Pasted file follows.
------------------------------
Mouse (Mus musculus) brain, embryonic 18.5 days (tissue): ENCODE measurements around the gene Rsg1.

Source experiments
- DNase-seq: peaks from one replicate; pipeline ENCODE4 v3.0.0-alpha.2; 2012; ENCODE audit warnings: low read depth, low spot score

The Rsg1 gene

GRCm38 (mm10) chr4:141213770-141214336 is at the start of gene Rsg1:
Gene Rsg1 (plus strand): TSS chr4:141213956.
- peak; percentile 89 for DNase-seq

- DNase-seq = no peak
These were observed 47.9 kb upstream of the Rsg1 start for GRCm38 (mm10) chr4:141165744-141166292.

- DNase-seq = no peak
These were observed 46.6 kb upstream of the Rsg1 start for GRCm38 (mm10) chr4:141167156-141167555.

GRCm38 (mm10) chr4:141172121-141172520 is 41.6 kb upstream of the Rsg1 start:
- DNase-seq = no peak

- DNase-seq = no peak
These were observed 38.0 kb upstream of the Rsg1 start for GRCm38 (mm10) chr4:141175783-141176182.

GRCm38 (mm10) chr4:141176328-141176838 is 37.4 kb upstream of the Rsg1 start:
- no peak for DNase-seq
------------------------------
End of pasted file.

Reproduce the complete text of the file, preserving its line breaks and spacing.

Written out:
Mouse (Mus musculus) brain, embryonic 18.5 days (tissue): ENCODE measurements around the gene Rsg1.

Source experiments
- DNase-seq: peaks from one replicate; pipeline ENCODE4 v3.0.0-alpha.2; 2012; ENCODE audit warnings: low read depth, low spot score

The Rsg1 gene

GRCm38 (mm10) chr4:141213770-141214336 is at the start of gene Rsg1:
Gene Rsg1 (plus strand): TSS chr4:141213956.
- peak; percentile 89 for DNase-seq

- DNase-seq = no peak
These were observed 47.9 kb upstream of the Rsg1 start for GRCm38 (mm10) chr4:141165744-141166292.

- DNase-seq = no peak
These were observed 46.6 kb upstream of the Rsg1 start for GRCm38 (mm10) chr4:141167156-141167555.

GRCm38 (mm10) chr4:141172121-141172520 is 41.6 kb upstream of the Rsg1 start:
- DNase-seq = no peak

- DNase-seq = no peak
These were observed 38.0 kb upstream of the Rsg1 start for GRCm38 (mm10) chr4:141175783-141176182.

GRCm38 (mm10) chr4:141176328-141176838 is 37.4 kb upstream of the Rsg1 start:
- no peak for DNase-seq